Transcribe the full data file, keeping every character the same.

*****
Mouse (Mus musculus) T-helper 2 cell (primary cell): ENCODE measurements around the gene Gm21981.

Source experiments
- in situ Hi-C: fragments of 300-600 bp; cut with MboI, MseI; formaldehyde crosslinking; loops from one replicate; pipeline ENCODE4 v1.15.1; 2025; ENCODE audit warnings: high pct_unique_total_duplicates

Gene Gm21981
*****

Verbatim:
Mouse (Mus musculus) T-helper 2 cell (primary cell): ENCODE measurements around the gene Gm21981.

Source experiments
- in situ Hi-C: fragments of 300-600 bp; cut with MboI, MseI; formaldehyde crosslinking; loops from one replicate; pipeline ENCODE4 v1.15.1; 2025; ENCODE audit warnings: high pct_unique_total_duplicates

Gene Gm21981